Why do I teach?
Re. the May 22 letter, “Need a baby tax”: Melan Junik stated that his system for paying teachers would “weed out those who become teachers only because they did not have the brains or ambition to become engineers, scientists or doctors.”
So I guess I only went into education because I am too dumb to handle the difficult academics associated with science and medicine.
Had Junik not pointed this out, I would have gone on thinking I chose a career in education to make a difference in the lives of children. I also give back to my community, as I teach in the district I graduated from.
I thought when I decided to not major in chemistry and major in education, it was because I felt a chemistry degree would not make a big difference like years of teaching children how to read would. Boy, was I wrong!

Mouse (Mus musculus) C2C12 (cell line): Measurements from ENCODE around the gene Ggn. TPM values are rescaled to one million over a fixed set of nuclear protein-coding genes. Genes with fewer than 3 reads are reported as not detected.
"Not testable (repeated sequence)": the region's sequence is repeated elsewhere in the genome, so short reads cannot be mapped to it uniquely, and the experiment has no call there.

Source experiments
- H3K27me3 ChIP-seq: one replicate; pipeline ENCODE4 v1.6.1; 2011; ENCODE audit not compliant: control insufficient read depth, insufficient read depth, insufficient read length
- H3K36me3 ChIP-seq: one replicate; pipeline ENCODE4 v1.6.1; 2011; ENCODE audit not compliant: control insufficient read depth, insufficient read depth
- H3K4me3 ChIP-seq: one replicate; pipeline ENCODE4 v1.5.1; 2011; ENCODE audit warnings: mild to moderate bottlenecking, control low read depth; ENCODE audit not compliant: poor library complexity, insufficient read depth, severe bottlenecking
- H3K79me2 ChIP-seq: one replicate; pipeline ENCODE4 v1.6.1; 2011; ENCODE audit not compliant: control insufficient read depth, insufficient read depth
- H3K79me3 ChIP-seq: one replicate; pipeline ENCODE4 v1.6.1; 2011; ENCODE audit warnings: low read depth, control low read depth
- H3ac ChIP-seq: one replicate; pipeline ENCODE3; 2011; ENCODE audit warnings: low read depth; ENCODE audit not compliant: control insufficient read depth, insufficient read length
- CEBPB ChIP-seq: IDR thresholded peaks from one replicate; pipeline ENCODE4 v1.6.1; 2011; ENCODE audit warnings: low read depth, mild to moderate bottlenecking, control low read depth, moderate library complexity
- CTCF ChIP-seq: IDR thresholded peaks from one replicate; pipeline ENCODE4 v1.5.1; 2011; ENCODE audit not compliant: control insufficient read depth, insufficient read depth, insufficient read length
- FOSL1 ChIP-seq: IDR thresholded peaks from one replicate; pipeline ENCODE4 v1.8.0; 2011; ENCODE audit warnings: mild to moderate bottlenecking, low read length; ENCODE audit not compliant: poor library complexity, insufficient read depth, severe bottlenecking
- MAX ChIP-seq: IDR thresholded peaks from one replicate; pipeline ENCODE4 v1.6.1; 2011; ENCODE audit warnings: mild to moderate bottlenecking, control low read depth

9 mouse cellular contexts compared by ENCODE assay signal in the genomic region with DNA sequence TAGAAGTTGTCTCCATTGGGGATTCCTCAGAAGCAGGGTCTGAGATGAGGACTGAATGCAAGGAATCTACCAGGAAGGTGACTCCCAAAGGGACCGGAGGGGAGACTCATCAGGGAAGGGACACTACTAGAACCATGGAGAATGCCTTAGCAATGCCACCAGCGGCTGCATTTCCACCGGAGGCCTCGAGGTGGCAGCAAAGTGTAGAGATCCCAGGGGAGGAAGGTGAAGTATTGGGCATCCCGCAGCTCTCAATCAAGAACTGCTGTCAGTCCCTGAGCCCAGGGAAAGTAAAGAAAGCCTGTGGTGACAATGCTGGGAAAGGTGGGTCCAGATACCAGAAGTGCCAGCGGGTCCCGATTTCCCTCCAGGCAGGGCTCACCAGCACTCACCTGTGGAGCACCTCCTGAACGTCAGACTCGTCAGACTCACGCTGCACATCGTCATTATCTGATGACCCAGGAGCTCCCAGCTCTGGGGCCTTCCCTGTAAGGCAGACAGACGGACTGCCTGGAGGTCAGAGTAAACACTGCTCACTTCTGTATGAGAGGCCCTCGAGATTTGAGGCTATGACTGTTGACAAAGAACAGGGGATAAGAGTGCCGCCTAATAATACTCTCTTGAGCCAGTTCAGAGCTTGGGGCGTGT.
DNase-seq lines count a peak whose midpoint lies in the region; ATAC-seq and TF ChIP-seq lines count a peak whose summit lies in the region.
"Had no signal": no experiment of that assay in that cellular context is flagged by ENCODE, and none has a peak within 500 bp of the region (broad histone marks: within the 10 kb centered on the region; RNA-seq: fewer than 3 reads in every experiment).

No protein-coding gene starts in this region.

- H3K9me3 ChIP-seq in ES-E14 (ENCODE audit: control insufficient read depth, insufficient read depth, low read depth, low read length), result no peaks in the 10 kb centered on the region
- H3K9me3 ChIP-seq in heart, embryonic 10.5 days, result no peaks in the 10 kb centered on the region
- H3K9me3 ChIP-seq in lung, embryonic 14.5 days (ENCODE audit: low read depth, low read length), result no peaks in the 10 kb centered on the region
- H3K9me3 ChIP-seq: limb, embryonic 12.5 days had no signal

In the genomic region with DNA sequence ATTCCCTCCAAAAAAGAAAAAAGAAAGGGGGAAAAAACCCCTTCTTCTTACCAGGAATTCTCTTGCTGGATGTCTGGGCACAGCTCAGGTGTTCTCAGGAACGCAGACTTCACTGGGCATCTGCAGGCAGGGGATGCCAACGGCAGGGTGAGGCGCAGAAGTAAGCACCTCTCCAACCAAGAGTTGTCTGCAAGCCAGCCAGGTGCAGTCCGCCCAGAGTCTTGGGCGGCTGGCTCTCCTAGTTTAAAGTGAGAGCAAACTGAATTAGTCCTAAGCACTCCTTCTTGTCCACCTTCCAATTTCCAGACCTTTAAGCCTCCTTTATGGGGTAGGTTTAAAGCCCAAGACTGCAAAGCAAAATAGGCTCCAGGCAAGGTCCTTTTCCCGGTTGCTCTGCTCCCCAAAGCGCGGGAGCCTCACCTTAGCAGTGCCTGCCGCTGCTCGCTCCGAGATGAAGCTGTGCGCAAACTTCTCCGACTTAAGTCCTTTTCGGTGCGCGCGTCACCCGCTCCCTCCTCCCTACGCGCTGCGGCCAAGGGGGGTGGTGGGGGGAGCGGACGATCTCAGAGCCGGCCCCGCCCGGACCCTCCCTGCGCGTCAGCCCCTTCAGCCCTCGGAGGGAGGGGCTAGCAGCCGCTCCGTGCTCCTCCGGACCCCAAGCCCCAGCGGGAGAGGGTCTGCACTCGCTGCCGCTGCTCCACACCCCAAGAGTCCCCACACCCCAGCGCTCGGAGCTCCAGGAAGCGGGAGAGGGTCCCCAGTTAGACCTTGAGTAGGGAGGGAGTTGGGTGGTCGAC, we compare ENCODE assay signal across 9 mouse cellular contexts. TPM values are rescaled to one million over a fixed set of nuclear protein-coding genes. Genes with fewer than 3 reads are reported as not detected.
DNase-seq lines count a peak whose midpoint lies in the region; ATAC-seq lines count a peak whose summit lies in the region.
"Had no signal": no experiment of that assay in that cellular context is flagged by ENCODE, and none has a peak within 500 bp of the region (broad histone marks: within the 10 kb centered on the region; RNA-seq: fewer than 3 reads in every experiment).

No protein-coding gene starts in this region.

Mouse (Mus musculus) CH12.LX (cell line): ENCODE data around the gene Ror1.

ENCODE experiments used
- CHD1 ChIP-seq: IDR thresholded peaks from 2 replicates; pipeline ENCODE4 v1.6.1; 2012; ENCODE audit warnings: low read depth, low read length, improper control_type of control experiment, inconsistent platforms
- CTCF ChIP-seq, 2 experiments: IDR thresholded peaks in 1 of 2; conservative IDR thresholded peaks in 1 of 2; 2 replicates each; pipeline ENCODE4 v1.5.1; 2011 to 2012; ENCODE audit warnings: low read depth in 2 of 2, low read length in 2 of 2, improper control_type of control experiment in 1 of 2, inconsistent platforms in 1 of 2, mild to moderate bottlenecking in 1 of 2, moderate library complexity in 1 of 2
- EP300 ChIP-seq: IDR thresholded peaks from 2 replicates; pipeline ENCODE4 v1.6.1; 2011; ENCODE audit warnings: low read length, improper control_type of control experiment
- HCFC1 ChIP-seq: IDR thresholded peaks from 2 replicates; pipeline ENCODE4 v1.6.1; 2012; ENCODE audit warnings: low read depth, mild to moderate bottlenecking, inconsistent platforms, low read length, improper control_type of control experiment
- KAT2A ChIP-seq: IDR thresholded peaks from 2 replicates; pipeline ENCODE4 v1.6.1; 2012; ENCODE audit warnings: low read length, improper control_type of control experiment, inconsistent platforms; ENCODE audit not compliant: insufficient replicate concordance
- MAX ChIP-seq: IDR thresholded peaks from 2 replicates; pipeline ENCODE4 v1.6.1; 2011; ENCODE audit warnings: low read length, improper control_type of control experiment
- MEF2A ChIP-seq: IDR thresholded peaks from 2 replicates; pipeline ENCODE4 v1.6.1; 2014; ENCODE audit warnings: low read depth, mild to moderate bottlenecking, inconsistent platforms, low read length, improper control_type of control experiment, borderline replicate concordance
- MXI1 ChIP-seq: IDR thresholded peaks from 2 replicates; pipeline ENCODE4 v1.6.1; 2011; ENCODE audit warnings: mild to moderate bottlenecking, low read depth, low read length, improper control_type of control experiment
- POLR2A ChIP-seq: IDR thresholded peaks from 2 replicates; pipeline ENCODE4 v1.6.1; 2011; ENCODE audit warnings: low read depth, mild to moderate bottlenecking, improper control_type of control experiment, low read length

I guess you really don't have to be smart to:
• Juggle 20-plus students of different academic levels, with varying behavioral issues.
• Bandage up bruises, comfort sick little kids and counsel children whose home lives are not so rosy.
• Integrate technology into a curriculum covering all of the sciences, history, government, three types of math, writing and more — all in one year.
No, I didn't want to be an engineer, scientist or doctor, because I set my goals higher — to ignite the spark in the minds of the world's future engineers, scientists and doctors.
The writer is a teacher in the New Kensington-Arnold School District.